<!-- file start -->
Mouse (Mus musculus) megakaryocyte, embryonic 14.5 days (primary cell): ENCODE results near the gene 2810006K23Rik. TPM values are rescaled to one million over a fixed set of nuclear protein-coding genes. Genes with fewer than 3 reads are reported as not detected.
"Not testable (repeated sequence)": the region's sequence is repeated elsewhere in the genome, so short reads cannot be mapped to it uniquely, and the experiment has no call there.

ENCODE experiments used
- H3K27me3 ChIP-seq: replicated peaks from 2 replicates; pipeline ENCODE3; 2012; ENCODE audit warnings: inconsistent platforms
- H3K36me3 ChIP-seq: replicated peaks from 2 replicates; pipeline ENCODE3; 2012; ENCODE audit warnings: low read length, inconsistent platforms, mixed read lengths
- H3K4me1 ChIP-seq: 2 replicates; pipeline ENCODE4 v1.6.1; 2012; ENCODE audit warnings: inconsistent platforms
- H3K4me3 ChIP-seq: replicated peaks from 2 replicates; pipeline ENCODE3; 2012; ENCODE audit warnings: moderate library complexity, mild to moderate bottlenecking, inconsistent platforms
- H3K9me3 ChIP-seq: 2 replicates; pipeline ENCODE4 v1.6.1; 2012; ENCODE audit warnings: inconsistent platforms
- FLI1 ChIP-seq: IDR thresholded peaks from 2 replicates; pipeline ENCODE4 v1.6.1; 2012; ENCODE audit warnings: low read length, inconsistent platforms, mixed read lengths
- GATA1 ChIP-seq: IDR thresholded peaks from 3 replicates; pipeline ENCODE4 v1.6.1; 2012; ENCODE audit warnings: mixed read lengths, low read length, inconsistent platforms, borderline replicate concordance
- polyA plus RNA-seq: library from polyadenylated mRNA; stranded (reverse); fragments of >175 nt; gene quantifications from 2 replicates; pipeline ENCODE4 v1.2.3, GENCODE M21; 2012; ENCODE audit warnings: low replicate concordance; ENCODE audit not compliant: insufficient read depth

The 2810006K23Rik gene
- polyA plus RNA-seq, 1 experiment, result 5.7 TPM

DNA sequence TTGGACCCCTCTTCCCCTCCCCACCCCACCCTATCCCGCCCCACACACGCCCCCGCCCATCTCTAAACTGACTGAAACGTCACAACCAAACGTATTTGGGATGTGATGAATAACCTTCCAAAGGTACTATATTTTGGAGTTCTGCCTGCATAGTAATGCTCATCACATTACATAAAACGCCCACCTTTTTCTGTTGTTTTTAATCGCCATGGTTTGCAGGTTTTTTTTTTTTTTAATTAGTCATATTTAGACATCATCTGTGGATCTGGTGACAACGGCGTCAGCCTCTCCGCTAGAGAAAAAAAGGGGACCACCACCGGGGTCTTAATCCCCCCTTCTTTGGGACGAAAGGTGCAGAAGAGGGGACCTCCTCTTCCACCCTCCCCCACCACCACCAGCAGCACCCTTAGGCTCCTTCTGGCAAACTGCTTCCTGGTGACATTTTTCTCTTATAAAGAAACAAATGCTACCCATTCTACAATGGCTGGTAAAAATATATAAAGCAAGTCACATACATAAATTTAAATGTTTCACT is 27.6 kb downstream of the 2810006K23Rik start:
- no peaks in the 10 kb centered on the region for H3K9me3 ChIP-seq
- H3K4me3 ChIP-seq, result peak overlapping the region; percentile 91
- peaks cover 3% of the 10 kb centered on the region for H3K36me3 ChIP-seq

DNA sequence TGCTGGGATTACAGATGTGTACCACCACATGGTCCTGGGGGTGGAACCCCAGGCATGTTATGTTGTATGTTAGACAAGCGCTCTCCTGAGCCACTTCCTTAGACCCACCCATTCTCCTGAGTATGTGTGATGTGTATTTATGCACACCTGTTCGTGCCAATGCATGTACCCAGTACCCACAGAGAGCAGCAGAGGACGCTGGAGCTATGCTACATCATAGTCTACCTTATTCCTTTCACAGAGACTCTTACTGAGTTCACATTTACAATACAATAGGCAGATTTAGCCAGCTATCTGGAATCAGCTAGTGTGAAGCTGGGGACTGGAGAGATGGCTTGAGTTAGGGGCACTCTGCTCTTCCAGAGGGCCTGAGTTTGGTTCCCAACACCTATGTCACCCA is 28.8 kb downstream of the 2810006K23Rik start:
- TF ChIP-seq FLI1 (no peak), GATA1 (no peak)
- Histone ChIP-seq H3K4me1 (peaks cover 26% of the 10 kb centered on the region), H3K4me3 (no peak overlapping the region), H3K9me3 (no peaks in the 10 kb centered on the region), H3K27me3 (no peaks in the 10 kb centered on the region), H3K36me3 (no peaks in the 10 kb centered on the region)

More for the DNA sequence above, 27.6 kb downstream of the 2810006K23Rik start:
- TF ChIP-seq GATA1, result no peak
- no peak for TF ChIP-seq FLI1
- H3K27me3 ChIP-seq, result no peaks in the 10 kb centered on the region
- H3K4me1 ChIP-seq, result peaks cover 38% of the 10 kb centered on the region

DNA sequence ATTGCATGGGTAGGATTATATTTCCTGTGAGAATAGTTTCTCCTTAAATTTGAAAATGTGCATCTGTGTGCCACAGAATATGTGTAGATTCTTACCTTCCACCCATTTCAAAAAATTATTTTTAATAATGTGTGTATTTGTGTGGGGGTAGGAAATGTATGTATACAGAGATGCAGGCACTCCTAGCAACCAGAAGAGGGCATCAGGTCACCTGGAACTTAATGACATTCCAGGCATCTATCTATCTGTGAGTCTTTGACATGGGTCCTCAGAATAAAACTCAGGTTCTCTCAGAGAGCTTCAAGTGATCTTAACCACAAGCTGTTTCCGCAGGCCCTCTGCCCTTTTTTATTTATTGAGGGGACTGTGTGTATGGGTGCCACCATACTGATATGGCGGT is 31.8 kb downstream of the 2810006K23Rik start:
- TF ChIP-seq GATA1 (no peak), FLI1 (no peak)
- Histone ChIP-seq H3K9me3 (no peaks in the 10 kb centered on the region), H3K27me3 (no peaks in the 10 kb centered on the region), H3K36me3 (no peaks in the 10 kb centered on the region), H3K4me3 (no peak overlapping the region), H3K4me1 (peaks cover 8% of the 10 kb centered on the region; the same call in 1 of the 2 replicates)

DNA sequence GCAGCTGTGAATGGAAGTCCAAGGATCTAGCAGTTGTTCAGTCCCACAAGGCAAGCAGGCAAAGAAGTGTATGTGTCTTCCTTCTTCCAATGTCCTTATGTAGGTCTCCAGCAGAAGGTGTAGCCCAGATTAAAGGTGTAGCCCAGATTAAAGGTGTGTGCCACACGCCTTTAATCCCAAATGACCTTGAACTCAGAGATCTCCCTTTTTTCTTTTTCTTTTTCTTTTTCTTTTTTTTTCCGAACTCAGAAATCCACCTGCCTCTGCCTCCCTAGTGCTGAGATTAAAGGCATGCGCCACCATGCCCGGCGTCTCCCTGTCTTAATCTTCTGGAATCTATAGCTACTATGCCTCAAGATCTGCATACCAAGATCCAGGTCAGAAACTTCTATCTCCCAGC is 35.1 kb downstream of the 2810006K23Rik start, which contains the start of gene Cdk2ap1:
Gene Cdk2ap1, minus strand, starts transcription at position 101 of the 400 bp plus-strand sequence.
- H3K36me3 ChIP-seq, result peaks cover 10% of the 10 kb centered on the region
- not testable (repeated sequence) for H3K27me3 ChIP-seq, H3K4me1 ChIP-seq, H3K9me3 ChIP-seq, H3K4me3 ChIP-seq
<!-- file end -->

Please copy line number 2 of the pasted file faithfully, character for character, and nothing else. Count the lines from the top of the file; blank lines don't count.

"Not testable (repeated sequence)": the region's sequence is repeated elsewhere in the genome, so short reads cannot be mapped to it uniquely, and the experiment has no call there.